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Blue stars shine in Hoosier landscape, too

Sometimes the best plant recommendations come from our neighbors.

Amsonia tabernaemontana

Amsonia tabernaemontana

 

In the Midwest, Missouri has its Plants of Merit and Nebraska has GreatPlants, which highlight the best plants for gardeners in those states. Almost all of their recommendations would do well in Indiana gardens, too.

Plants of Merit is a cooperative venture among the Missouri Botanical Garden, Powell Gardens, Mizzou Botanic Gardens and University of Missouri Extension. The Nebraska Statewide Arboretum manages the GreatPlants program. Each year, members of these groups vote on the best  performing and reliable plants for their regions.

One perennial that made both 2009 lists is a top-notch beauty in the Hoosier garden, too.

Arkansas- or threadleaf blue star (Amsonia hubrichtii) is a beautiful, three-season perennial that blooms in late spring. Its finely cut, rich green foliage turns a lovely reddish-gold in fall. It gets about 3 feet tall and wide and does best in full sun in average to moist, well-drained soil. It tolerates light shade and dry soil.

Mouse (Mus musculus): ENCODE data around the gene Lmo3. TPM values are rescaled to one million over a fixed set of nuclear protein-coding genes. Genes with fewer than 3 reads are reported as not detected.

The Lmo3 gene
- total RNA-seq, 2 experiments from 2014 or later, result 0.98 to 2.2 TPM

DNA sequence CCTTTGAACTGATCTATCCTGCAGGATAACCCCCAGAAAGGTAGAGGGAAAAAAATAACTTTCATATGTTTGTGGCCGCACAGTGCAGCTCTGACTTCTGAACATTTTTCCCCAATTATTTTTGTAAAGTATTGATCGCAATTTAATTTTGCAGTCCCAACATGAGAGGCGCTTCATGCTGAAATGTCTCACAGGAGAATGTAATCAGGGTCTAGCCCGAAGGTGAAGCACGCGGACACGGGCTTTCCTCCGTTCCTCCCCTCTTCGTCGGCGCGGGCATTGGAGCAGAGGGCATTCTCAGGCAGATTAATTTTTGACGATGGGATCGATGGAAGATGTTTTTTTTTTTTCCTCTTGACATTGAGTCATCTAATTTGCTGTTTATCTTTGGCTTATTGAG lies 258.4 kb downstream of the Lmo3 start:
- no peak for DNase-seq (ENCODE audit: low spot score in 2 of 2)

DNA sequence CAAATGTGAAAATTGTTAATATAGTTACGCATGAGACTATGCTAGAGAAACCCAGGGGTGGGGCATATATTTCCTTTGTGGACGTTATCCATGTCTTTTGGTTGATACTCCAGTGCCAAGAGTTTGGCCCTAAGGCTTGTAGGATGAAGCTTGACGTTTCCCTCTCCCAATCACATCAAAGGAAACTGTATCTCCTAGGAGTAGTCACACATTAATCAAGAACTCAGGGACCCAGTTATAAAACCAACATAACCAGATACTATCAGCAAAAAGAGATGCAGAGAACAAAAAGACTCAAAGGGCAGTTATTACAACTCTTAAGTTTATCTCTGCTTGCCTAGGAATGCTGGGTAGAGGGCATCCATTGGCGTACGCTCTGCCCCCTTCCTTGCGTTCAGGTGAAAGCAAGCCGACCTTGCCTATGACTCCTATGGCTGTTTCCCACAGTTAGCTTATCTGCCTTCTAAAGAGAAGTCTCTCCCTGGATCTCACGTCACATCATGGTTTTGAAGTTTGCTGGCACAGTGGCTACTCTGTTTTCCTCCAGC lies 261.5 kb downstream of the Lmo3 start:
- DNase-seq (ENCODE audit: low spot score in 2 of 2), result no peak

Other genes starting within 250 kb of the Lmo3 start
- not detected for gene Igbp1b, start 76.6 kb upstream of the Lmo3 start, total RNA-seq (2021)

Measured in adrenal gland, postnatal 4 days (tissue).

Amsonia hubrichtii in fall.

Arkansas blue star (Amsonia hubrichtii) in fall. Photo courtesy PerennialResource.com

This really fabulous perennial gives the best show when planted as a cluster of three. It also can be used as a low-growing summer hedge.

This species has a garden-worthy sister plant, the Eastern blue star or willow amsonia (A. tabernaemontana). The flower and fall color are similar, but the foliage on this perennial is coarser and larger.

The willow amsonia also is 3-feet tall and wide but it’s a bit bulkier, which allows for use as a specimen in the perennial or shrub border. The cultivar ‘Short Stack’ is 12 inches tall and 18 inches wide. ‘Blue Ice’ is 15 inches tall and 24 inches wide.

Gardeners with a sensitivity to latex will want to wear gloves when working with this plant. When cut, amsonia exudes a white, sticky substance. I usually cut amsonia back to the ground in late fall or early winter. These amsonias are native to the Eastern United States and each is winter hardy to USDA Zone 5. They are available at garden centers or from online or mail order retailers.

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